Many of the weapons were just modified from existing weapons. For example, the blaster rifles carried by Storm Troopers were modified from the Mk4/L2A3 Machine Gun. This was a British World War II sub machine gun. But to the Empire, they were the Imperial BlasTech E-11 Blaster.
And when it comes to our beloved Han Solo, there’s some character development to consider. Han is a cowboy. He’s rough and tough – I mean this is the guy that shot first, right? He’s a smuggler, a ruffian and the kind of guy that you pick up in a space port in Mos Eisley and pay good money to smuggle you to Alderaan. So when choosing his weapon, they looked for something that a guy like that would carry. Han’s character was sort of a space-version of Clint Eastwood from The Good, The Bad and The Ugly. There was a time in the old west in which Cowboys started being over-run by a newfangled world – New technology, trains, and a faster moving world. That’s Han Solo. He’s an old fashioned space smuggler. If he were in the 20th century America, he’d be sporting a six shooter.
The gun that Solo Carries is called the Blastech DL-44 Blaster pistol. This is what it’s called in the fictional Star Wars universe. It’s said to be a standard weapon of both military and civilians in the galaxy and fires, quote ‘cohesive bursts of light-based energy called “bolts.”’ It’s capable of piercing storm trooper armor and are accurate but said to overheat quickly. They appear throughout the Star Wars movie – if you remember when Luke is in the swamp with Yoda, he’s got one with him there, but when you see this gun – it’s forever linked with Han Solo. This is the Han Solo gun. And if you really want to get into the geeky Star Wars cannon, Han’s actual gun was given to him by Tobias Beckett and there’s a whole backstory about how Han removed the scope so he could draw it faster, but that’s all really getting into the Star Wars geekdom.
When you watch the movies and see this weapon, you’re seeing a combination of three things. Some of them were actual working Mauser C96 firearms. Some of them were firearms that had been altered so they couldn’t be fired. And some were just props, made out of wood or molded out of rubber or resin. The first Han Solo pistol was a real gun. It had been used previously in a 1968 Frank Sinatra film called the Naked Runner – it’s literally the same pistol. And it’s featured prominently. You don’t even have to go watch the movie – the gun is literally on the poster. You may not recognize it, because it had the stock extension and a silencer, but that’s the same gun. For Star Wars, Bapty & Co. added a sort of conical barrel shroud to it and changed it a bit for Han Solo. Many of these additions and modifications came from actual parts from other guns. From then on, it’s not exactly sure what Han is carrying – throughout the films, he carried a combination of many versions of the DL-44 blaster. Some were resin-cast props, some were actual converted Mausers. But as the series went on, the movies were successful and there was more money in the budget, the gun definitely gets more elaborate with dials and buttons.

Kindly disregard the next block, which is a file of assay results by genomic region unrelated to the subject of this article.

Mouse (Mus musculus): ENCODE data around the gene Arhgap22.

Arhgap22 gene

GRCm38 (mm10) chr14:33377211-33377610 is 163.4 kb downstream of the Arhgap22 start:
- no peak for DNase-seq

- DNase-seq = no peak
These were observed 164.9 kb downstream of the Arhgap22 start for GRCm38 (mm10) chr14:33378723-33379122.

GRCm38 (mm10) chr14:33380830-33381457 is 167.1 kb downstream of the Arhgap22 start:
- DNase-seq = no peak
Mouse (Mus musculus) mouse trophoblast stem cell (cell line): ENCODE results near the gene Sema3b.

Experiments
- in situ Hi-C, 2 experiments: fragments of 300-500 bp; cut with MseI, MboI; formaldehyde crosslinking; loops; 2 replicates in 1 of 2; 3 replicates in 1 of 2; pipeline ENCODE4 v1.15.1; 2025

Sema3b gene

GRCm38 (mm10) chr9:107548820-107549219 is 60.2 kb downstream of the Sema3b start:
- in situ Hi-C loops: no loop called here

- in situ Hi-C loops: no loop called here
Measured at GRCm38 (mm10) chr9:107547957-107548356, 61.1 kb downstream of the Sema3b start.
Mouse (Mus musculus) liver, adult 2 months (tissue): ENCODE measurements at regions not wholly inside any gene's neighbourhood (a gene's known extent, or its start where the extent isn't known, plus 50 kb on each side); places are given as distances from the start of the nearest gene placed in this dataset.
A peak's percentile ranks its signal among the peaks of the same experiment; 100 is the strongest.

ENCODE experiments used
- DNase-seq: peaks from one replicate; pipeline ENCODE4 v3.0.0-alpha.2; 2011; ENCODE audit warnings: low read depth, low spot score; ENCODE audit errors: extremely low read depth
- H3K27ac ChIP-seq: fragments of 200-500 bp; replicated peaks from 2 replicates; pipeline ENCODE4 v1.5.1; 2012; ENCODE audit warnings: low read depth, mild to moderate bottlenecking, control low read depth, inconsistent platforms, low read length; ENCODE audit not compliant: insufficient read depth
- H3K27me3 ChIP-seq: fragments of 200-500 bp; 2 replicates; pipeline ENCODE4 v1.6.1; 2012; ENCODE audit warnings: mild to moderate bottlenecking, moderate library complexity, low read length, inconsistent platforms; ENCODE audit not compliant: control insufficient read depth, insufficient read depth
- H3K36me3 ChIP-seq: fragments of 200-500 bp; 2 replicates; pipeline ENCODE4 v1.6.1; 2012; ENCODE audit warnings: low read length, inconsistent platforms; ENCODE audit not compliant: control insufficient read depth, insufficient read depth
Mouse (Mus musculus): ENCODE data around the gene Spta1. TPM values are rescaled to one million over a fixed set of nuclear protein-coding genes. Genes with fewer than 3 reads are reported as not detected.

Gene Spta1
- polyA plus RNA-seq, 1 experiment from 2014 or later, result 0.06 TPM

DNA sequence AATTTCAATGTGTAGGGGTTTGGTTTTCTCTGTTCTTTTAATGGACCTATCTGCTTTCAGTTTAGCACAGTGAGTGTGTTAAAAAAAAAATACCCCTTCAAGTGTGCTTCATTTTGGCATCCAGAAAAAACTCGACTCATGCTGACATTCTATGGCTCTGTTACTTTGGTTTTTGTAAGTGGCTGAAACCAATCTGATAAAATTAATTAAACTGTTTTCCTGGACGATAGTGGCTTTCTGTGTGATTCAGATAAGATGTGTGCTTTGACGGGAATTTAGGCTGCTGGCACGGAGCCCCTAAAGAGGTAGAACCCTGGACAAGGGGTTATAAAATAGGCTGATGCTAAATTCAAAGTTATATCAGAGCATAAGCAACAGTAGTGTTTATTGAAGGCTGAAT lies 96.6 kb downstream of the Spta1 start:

It’s not known where all of the blasters from the film ended up. The third movie of the original trilogy was Return of the Jedi and after filming wrapped, Art Director James Schoppe (schoppie) was given one of Han’s Blasters from the film as a memento. In 2018, that resin-cast DL-44 was auctioned for $550,000.
If you want one, however, you can make your own. If you’re lucky enough to get your hands on an original Mauser C96, you can buy the parts to convert it to the DL-44 Blaster yourself. Seriously. There are instructions online. Because of course. You never know when you’re going to be cornered by an Alien bounty hunter collecting debts for Jabba the Hut. And hokey religions and ancient weapons are no match for a good blaster at your side, kid.